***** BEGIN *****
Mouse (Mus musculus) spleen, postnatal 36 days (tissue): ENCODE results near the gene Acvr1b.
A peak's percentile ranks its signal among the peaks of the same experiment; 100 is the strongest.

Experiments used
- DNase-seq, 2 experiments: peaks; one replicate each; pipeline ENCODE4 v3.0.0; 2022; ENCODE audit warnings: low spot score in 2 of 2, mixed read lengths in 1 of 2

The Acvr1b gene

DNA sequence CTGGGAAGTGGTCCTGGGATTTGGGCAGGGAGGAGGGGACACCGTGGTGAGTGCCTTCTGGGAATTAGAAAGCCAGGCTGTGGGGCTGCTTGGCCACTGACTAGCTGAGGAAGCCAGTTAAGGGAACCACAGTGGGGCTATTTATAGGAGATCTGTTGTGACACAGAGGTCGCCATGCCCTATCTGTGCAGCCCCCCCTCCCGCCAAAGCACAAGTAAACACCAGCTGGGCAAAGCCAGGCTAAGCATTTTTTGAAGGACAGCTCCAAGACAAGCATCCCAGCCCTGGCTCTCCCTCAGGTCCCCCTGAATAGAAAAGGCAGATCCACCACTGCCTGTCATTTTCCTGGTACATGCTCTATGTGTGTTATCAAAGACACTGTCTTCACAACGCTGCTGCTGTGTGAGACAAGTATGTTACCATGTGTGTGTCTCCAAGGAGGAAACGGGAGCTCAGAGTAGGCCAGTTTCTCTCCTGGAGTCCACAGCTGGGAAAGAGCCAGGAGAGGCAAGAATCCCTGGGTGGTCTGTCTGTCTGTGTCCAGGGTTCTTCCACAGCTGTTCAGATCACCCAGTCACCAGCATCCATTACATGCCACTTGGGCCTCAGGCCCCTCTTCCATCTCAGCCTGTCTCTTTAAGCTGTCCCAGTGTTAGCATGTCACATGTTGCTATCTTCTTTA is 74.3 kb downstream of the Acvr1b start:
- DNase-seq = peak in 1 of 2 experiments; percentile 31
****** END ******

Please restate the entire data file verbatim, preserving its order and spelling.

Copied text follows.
Mouse (Mus musculus) spleen, postnatal 36 days (tissue): ENCODE results near the gene Acvr1b.
A peak's percentile ranks its signal among the peaks of the same experiment; 100 is the strongest.

Experiments used
- DNase-seq, 2 experiments: peaks; one replicate each; pipeline ENCODE4 v3.0.0; 2022; ENCODE audit warnings: low spot score in 2 of 2, mixed read lengths in 1 of 2

The Acvr1b gene

DNA sequence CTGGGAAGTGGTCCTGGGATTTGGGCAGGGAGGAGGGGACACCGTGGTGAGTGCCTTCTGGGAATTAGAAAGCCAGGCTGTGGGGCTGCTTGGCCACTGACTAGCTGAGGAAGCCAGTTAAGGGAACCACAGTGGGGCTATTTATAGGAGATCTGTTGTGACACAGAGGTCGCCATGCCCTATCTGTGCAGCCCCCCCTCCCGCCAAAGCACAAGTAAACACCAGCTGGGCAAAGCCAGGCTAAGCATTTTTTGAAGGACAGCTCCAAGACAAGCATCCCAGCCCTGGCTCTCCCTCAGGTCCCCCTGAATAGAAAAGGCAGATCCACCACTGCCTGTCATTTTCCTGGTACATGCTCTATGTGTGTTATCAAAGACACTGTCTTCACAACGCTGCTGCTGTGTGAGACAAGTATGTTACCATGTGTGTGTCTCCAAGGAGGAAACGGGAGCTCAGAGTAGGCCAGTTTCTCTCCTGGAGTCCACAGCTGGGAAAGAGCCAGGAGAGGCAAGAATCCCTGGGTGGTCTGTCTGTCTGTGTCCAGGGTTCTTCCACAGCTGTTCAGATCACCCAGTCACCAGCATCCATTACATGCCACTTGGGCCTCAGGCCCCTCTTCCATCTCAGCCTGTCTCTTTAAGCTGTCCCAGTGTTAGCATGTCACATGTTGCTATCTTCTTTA is 74.3 kb downstream of the Acvr1b start:
- DNase-seq = peak in 1 of 2 experiments; percentile 31